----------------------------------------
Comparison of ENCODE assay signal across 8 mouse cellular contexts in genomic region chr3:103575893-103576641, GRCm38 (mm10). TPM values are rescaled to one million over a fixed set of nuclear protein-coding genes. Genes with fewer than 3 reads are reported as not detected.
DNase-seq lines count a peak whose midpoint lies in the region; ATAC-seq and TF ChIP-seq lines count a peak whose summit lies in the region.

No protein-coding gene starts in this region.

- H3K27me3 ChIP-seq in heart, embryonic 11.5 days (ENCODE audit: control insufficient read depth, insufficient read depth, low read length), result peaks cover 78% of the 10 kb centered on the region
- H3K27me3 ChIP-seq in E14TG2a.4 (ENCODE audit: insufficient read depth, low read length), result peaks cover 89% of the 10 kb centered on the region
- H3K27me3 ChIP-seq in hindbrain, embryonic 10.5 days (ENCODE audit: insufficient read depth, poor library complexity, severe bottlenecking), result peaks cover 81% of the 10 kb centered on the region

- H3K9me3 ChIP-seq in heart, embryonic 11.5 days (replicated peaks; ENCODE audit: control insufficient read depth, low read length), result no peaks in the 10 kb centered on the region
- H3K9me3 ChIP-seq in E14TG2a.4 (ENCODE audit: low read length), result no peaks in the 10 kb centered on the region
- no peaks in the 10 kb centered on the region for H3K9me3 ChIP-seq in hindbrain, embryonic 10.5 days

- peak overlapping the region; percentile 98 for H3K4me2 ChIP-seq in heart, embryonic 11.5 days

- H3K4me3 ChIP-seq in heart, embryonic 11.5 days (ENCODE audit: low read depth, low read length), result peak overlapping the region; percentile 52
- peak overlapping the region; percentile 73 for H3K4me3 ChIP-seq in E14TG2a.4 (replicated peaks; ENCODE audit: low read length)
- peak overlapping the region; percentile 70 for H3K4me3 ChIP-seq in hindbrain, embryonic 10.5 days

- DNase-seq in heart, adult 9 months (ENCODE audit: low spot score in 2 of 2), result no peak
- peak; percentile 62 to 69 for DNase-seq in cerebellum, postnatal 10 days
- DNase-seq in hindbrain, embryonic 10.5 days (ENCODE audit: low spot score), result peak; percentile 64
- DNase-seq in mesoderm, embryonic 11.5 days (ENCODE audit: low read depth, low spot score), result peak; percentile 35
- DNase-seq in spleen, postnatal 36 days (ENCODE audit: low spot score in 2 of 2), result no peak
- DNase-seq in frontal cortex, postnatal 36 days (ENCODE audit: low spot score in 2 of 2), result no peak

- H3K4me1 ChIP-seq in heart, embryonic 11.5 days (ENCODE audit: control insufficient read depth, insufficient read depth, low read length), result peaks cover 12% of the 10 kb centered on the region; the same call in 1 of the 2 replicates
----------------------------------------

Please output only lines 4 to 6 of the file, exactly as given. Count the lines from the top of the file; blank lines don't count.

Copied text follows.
- H3K27me3 ChIP-seq in heart, embryonic 11.5 days (ENCODE audit: control insufficient read depth, insufficient read depth, low read length), result peaks cover 78% of the 10 kb centered on the region
- H3K27me3 ChIP-seq in E14TG2a.4 (ENCODE audit: insufficient read depth, low read length), result peaks cover 89% of the 10 kb centered on the region
- H3K27me3 ChIP-seq in hindbrain, embryonic 10.5 days (ENCODE audit: insufficient read depth, poor library complexity, severe bottlenecking), result peaks cover 81% of the 10 kb centered on the region